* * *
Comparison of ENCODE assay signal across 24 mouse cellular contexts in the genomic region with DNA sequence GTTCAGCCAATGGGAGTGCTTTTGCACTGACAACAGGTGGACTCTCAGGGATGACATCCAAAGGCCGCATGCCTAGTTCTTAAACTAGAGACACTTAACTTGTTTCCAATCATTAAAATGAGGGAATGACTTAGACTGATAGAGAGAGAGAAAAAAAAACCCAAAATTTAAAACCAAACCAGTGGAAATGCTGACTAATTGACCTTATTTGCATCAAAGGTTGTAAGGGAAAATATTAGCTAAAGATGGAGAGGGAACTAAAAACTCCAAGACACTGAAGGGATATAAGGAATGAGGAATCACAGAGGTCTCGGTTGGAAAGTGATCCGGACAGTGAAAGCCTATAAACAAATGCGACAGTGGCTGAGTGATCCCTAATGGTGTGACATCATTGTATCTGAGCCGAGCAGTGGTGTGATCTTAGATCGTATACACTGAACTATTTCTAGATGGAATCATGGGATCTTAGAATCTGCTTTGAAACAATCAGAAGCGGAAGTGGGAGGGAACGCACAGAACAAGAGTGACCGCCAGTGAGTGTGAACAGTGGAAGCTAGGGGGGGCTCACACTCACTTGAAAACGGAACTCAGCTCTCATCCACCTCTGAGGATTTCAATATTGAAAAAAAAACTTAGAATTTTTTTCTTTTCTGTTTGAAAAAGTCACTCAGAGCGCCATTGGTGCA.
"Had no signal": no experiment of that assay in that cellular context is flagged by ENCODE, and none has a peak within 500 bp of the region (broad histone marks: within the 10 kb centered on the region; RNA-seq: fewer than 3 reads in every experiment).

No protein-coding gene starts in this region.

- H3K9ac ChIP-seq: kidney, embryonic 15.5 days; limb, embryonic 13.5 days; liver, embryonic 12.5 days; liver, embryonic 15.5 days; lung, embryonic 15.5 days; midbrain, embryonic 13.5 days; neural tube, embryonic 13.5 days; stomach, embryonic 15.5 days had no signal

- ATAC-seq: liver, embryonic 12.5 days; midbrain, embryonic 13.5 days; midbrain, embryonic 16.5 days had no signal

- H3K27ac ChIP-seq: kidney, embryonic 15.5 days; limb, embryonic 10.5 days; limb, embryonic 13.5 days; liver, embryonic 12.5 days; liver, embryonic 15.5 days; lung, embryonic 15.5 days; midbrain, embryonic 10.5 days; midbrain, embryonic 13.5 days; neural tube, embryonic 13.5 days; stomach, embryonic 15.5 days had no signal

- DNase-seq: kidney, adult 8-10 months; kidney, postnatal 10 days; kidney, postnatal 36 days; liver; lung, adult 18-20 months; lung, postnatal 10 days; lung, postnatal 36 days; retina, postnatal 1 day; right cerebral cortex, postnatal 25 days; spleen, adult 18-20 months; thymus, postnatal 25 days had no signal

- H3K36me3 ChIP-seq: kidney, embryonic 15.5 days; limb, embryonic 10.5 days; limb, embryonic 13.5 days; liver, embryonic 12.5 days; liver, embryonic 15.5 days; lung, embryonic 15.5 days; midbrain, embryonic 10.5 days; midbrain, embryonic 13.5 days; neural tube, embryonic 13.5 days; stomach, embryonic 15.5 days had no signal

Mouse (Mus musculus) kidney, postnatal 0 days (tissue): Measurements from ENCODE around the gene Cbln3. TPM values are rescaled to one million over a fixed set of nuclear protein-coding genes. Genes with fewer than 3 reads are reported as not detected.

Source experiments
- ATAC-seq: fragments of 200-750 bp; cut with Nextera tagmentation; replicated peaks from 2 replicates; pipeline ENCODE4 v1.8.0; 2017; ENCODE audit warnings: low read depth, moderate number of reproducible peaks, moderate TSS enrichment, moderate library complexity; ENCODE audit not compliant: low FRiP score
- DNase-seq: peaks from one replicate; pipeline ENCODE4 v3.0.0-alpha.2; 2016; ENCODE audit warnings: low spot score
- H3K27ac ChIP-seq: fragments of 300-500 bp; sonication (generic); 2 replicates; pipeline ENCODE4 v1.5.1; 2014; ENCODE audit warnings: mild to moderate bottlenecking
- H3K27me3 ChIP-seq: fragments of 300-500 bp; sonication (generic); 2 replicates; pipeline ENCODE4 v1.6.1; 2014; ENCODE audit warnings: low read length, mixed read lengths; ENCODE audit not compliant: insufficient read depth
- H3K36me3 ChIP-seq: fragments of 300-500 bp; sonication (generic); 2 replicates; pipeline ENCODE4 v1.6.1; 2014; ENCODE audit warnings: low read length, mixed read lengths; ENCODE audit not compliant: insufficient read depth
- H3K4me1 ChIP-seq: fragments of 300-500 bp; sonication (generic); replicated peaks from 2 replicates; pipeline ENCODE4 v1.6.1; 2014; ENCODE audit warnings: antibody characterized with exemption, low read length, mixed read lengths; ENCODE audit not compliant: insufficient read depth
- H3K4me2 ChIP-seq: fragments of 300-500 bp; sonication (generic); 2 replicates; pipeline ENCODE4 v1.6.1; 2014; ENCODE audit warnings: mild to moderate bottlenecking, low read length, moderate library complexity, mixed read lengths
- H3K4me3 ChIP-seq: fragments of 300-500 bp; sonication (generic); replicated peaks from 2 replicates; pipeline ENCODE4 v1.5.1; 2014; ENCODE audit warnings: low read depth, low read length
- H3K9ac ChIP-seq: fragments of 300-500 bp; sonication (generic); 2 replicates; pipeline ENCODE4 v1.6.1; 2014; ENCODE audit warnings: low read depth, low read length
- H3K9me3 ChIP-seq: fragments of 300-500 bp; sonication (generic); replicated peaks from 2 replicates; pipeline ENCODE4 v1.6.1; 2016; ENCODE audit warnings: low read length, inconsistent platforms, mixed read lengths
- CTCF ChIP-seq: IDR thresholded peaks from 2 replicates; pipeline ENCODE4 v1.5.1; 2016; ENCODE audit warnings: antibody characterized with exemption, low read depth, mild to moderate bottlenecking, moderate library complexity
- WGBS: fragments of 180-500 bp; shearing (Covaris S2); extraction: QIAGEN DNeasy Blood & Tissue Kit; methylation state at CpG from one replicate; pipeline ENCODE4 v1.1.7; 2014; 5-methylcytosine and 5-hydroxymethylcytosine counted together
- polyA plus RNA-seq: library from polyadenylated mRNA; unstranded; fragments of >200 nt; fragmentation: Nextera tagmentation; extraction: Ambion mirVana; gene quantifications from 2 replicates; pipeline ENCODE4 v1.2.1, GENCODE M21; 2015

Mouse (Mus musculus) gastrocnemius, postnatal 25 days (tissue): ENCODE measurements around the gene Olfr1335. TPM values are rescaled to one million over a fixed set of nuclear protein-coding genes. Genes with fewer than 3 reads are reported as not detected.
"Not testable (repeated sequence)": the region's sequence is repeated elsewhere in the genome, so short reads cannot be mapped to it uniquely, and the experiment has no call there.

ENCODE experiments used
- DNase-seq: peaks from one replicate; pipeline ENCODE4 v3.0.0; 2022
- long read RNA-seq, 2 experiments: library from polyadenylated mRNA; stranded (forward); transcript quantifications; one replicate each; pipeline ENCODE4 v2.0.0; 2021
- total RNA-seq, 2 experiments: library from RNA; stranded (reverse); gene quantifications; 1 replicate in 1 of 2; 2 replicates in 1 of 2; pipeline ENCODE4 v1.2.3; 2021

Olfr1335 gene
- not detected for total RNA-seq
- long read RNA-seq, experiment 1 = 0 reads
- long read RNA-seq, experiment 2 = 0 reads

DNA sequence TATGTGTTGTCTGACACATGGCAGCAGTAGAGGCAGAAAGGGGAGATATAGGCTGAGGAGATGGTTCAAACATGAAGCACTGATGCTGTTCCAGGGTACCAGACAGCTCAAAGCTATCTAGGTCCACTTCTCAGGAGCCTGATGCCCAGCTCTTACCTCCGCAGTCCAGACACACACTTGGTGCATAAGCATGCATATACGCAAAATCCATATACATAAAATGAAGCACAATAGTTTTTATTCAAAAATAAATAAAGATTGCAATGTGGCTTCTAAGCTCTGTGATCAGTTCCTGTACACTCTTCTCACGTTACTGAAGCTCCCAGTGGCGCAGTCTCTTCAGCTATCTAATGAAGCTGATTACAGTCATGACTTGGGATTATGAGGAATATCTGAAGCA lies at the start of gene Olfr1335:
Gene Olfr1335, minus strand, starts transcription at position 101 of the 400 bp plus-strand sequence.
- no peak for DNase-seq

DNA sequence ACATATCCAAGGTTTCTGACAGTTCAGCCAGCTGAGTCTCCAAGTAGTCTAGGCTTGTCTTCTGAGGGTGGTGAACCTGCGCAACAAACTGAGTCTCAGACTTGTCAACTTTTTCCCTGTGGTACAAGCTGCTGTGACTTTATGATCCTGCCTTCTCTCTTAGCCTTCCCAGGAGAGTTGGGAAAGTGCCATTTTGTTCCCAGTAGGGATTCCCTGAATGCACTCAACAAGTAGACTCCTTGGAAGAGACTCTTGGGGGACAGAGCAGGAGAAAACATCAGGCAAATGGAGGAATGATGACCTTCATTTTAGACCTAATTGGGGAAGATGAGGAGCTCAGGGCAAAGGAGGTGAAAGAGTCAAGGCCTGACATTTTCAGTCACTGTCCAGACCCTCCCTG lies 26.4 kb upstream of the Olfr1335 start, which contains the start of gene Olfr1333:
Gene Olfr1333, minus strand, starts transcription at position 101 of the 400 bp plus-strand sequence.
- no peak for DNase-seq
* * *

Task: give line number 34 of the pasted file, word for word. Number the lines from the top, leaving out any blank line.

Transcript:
DNA sequence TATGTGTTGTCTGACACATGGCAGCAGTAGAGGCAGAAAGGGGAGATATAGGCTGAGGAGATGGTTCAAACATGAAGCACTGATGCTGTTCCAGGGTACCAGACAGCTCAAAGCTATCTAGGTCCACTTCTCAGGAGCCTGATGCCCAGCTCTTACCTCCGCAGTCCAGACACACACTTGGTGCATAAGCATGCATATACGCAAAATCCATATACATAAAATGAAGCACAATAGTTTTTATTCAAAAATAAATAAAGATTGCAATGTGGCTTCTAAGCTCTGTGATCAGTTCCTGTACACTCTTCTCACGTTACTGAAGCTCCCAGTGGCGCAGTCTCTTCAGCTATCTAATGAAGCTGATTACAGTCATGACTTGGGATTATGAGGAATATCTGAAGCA lies at the start of gene Olfr1335: